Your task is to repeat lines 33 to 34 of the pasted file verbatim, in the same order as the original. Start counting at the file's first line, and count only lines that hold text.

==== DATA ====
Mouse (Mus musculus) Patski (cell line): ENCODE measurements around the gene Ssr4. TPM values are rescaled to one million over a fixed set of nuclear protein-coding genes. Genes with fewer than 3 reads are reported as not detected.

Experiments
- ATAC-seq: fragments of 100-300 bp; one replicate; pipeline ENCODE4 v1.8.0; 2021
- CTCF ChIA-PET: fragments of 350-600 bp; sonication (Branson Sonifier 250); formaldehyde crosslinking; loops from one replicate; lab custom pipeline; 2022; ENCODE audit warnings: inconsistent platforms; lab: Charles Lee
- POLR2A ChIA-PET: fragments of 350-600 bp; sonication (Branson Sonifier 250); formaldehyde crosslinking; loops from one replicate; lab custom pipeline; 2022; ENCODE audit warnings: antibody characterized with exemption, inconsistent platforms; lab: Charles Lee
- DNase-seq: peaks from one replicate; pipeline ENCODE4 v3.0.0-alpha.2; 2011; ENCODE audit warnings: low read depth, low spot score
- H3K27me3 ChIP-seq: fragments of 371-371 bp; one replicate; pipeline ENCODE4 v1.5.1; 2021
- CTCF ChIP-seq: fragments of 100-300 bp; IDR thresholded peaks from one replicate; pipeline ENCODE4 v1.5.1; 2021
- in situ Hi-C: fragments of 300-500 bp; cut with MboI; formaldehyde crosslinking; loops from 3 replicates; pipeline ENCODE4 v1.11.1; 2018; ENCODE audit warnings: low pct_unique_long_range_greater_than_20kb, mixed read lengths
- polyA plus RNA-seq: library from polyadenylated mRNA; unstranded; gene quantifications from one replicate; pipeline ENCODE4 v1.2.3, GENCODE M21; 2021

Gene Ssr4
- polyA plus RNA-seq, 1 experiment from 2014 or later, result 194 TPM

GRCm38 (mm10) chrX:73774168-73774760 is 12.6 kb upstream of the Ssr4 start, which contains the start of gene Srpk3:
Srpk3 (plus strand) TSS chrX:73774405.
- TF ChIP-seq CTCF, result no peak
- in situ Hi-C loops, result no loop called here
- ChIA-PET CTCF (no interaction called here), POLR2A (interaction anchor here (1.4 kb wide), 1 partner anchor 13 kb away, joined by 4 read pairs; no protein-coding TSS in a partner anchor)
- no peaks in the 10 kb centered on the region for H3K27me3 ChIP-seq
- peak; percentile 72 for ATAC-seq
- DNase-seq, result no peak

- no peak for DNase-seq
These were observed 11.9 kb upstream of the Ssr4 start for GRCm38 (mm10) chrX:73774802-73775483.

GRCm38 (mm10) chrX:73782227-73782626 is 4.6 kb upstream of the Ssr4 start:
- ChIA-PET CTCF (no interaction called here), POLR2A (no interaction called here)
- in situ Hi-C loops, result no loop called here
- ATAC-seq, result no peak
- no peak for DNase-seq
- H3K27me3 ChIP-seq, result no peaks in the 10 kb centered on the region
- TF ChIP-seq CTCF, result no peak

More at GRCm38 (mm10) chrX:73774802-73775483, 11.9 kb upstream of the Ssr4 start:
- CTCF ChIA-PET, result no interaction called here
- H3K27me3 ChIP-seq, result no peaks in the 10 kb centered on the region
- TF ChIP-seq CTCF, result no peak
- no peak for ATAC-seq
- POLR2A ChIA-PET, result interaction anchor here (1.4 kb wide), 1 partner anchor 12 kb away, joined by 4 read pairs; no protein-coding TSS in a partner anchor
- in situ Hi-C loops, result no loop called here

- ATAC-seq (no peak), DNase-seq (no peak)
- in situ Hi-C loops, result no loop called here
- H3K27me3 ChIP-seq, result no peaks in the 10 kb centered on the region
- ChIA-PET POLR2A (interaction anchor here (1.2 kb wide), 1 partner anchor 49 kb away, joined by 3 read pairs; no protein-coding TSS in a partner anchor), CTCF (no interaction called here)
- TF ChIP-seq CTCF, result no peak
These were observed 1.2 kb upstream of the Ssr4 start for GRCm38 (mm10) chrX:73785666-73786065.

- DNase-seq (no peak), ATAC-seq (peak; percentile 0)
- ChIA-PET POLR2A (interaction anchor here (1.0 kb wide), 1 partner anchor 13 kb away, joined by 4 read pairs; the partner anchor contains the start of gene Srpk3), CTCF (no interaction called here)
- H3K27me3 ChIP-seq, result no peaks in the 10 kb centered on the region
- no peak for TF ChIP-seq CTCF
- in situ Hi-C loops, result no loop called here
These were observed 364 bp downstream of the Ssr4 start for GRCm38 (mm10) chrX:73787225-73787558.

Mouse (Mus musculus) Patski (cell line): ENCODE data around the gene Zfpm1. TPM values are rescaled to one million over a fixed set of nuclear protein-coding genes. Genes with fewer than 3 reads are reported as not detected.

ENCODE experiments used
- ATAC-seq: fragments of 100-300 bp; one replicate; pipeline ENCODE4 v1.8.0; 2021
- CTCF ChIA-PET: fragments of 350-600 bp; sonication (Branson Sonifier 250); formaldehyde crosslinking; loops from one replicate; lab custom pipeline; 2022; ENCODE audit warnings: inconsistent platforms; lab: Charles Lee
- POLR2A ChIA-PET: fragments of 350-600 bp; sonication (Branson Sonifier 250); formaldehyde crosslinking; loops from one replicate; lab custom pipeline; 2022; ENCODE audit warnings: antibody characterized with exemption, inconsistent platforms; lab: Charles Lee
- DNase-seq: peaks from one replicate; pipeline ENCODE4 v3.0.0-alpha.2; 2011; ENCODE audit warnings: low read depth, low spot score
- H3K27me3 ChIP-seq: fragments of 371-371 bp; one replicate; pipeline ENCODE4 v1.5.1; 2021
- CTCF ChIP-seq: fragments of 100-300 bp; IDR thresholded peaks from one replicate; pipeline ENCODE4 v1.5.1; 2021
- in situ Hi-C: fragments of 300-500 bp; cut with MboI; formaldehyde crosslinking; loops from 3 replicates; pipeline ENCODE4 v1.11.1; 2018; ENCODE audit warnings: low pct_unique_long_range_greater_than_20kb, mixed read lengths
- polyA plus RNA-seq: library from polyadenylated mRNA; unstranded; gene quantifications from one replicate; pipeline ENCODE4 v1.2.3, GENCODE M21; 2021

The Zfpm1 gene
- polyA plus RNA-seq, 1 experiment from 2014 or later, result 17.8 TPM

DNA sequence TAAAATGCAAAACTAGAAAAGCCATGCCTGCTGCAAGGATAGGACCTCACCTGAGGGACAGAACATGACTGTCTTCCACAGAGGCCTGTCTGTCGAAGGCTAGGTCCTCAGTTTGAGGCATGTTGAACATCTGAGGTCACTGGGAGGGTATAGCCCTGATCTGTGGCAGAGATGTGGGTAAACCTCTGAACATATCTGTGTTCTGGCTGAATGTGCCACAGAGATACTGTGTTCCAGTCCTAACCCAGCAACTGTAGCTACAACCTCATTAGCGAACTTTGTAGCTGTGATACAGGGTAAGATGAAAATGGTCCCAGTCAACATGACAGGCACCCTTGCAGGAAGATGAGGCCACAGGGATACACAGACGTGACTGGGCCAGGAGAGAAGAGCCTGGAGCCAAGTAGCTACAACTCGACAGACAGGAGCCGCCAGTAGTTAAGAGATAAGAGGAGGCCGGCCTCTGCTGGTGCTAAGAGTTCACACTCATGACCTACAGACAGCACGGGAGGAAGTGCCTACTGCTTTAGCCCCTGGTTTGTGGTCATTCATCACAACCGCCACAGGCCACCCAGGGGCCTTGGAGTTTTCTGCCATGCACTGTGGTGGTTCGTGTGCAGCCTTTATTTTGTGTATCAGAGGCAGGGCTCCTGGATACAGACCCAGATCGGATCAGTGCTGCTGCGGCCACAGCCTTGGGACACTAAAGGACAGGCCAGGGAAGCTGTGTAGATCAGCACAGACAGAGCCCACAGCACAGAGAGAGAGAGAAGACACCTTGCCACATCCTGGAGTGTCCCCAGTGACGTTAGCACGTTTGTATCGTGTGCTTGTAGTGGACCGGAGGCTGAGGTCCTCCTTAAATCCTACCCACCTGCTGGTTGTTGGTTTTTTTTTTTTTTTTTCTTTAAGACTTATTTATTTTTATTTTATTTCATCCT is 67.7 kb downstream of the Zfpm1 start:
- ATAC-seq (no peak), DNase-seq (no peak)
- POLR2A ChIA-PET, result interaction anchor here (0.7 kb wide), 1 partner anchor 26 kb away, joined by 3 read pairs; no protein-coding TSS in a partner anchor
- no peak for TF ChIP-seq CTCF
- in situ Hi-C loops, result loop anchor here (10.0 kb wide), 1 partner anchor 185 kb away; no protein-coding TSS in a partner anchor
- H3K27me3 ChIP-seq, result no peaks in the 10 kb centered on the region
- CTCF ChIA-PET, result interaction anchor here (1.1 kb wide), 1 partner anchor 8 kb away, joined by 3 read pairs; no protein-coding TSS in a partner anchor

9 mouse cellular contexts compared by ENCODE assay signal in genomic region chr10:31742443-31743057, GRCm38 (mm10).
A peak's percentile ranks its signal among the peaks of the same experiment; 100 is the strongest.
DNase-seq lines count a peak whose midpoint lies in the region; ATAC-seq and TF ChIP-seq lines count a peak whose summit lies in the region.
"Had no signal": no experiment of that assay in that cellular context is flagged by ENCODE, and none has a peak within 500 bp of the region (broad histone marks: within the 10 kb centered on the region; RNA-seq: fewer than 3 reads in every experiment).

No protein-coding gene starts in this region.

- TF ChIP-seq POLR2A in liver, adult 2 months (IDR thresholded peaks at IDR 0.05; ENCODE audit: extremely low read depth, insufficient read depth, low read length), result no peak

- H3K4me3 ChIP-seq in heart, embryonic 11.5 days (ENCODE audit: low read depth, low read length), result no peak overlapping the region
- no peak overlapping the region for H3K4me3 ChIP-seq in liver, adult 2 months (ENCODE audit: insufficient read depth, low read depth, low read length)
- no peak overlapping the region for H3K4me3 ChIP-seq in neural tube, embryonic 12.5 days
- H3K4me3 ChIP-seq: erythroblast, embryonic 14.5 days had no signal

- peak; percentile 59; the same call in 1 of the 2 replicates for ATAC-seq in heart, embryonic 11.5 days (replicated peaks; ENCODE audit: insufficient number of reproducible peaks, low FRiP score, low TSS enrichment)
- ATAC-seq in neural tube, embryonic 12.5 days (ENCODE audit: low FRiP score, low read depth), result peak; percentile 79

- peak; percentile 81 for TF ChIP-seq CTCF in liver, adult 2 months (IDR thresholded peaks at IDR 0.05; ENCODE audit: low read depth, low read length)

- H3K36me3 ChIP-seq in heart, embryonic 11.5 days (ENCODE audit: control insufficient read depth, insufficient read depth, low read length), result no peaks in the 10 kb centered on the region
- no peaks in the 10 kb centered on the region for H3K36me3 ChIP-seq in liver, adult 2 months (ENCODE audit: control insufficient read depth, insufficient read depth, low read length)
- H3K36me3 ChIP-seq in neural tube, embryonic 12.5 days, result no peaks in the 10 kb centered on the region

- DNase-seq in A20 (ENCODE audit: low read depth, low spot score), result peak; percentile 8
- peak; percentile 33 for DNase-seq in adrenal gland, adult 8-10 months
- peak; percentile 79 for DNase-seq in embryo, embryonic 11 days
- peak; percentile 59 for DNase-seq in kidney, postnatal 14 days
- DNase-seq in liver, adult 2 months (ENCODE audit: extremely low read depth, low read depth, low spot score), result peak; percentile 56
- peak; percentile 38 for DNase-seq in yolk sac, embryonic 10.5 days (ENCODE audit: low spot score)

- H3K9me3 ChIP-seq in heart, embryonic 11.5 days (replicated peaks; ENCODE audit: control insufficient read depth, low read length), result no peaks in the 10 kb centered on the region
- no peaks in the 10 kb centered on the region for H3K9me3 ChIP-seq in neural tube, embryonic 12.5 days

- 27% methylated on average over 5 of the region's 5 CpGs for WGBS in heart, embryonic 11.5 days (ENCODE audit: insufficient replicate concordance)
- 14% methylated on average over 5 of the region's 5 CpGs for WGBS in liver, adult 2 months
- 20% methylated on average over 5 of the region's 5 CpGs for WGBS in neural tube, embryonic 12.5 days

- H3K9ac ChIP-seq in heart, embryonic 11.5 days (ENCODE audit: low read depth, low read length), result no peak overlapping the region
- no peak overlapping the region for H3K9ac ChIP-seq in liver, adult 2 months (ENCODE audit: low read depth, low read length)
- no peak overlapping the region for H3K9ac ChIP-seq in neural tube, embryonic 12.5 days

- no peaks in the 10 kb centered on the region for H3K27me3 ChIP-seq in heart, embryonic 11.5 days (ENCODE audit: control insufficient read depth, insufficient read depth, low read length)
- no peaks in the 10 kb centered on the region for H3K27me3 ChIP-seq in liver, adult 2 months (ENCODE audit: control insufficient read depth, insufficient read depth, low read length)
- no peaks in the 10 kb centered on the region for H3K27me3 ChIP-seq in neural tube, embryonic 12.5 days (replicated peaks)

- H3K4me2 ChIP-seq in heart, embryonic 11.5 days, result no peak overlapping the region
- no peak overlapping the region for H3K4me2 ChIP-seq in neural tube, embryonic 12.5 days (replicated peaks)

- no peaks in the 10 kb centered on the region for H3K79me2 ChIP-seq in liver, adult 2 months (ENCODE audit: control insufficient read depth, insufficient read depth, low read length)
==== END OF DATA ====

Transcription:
- TF ChIP-seq CTCF, result no peak
- no peak for ATAC-seq